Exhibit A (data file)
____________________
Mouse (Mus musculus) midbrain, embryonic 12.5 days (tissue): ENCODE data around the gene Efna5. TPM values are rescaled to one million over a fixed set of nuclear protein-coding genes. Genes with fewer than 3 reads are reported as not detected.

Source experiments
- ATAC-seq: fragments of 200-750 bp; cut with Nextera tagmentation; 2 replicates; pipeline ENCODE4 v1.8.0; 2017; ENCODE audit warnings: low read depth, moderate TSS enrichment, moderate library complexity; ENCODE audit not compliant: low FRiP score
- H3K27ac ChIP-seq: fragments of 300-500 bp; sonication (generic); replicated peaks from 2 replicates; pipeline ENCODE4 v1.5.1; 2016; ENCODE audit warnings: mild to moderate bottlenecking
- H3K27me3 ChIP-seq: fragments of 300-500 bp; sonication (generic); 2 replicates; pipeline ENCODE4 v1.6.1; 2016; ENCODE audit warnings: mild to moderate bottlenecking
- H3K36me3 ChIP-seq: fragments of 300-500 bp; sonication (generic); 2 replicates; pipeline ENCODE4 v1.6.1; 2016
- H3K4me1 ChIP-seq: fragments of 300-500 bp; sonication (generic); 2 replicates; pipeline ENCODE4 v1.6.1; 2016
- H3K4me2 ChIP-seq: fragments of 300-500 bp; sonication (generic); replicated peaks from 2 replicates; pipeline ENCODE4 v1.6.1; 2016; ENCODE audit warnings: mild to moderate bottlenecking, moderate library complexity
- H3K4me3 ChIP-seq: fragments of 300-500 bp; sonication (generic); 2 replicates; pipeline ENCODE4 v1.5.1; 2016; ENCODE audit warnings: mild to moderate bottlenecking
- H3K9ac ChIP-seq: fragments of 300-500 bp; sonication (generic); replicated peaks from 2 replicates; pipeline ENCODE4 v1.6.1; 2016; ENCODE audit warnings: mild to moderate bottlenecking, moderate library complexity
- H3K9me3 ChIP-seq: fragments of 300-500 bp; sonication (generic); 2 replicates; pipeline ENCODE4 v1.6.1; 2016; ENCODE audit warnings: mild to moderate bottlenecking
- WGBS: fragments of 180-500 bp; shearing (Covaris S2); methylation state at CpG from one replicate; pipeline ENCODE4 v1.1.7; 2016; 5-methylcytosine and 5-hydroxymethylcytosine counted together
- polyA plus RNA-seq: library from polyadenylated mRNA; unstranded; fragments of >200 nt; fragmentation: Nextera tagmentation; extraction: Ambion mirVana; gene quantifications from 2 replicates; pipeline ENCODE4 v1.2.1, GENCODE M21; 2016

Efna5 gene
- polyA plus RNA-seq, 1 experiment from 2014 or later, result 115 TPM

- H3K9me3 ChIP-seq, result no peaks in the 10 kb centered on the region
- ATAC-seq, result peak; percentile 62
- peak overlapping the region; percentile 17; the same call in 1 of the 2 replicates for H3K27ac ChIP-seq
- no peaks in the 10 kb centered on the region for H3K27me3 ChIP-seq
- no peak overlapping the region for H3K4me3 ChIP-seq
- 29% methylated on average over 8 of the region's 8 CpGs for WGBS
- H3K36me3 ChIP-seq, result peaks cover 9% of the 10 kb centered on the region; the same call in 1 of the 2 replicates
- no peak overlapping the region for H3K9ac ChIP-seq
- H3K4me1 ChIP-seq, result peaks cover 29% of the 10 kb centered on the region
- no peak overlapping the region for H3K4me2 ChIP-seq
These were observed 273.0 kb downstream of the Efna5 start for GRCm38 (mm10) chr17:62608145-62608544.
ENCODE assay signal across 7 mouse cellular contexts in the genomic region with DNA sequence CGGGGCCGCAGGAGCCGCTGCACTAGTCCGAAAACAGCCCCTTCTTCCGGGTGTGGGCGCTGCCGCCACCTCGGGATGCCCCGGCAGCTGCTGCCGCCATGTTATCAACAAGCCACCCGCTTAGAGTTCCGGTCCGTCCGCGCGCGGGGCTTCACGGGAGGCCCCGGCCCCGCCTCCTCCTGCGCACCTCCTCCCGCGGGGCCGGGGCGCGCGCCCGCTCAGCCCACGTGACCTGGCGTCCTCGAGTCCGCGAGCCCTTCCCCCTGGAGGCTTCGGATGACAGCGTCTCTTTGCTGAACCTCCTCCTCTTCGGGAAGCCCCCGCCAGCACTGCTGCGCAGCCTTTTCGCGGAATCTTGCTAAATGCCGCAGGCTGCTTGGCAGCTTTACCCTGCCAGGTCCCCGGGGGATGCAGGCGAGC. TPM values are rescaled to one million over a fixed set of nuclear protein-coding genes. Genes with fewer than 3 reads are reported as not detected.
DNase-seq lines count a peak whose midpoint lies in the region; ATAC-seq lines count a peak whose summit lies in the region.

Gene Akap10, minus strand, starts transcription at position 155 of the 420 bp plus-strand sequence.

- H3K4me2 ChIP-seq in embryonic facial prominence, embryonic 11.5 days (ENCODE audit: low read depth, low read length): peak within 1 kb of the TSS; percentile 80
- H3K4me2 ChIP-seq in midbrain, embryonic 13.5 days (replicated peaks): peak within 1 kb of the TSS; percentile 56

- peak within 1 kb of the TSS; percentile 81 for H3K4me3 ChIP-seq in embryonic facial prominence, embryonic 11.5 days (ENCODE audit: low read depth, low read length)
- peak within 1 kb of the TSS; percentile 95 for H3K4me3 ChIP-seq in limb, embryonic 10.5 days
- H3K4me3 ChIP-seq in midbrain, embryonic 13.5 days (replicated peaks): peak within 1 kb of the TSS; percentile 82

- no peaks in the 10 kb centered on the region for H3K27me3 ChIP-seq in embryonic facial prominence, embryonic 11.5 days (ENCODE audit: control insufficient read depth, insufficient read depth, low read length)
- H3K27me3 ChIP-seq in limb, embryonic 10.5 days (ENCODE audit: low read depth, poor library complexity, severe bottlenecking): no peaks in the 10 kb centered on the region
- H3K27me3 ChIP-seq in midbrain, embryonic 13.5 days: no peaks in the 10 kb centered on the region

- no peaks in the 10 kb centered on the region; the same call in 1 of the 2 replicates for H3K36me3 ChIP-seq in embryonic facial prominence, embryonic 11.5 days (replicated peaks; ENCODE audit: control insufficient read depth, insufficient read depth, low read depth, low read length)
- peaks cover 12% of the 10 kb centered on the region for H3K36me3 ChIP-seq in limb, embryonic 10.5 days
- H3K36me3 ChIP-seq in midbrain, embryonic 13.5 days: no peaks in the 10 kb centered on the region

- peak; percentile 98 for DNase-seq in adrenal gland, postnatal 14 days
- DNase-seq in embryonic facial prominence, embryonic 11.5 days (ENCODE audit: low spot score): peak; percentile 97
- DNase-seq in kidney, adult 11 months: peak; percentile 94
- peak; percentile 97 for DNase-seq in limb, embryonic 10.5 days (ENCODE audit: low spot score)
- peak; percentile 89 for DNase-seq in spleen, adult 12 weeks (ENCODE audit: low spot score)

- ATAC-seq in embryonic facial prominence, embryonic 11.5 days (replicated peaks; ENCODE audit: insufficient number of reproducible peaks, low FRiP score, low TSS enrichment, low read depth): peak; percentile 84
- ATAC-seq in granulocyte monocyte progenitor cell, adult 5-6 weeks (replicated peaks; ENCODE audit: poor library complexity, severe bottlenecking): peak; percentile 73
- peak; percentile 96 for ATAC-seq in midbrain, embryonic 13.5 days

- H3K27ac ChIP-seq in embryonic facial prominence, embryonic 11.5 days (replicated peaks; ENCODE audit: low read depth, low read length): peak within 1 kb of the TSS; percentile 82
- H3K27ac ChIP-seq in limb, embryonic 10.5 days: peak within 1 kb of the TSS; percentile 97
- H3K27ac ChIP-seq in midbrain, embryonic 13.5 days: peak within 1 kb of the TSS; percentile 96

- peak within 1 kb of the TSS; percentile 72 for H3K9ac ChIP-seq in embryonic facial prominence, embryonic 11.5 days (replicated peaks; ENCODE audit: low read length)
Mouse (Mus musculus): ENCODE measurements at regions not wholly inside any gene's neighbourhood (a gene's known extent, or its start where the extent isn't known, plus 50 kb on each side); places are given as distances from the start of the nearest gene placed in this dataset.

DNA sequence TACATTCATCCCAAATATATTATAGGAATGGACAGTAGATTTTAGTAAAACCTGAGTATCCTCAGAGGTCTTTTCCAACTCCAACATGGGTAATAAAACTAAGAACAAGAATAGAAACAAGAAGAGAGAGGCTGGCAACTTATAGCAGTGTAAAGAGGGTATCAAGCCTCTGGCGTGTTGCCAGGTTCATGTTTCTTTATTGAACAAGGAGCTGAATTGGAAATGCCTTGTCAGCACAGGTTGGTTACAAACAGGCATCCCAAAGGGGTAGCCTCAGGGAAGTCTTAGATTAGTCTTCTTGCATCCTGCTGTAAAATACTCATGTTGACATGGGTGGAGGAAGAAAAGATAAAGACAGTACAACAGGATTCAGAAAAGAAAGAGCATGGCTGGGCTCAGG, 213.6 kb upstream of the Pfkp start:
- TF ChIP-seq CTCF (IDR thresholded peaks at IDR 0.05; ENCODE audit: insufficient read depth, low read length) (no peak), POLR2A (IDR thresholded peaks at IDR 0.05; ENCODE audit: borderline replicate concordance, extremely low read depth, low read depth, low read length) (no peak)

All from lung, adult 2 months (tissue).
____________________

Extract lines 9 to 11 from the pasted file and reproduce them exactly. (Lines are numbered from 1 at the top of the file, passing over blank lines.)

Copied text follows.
- H3K4me3 ChIP-seq: fragments of 300-500 bp; sonication (generic); 2 replicates; pipeline ENCODE4 v1.5.1; 2016; ENCODE audit warnings: mild to moderate bottlenecking
- H3K9ac ChIP-seq: fragments of 300-500 bp; sonication (generic); replicated peaks from 2 replicates; pipeline ENCODE4 v1.6.1; 2016; ENCODE audit warnings: mild to moderate bottlenecking, moderate library complexity
- H3K9me3 ChIP-seq: fragments of 300-500 bp; sonication (generic); 2 replicates; pipeline ENCODE4 v1.6.1; 2016; ENCODE audit warnings: mild to moderate bottlenecking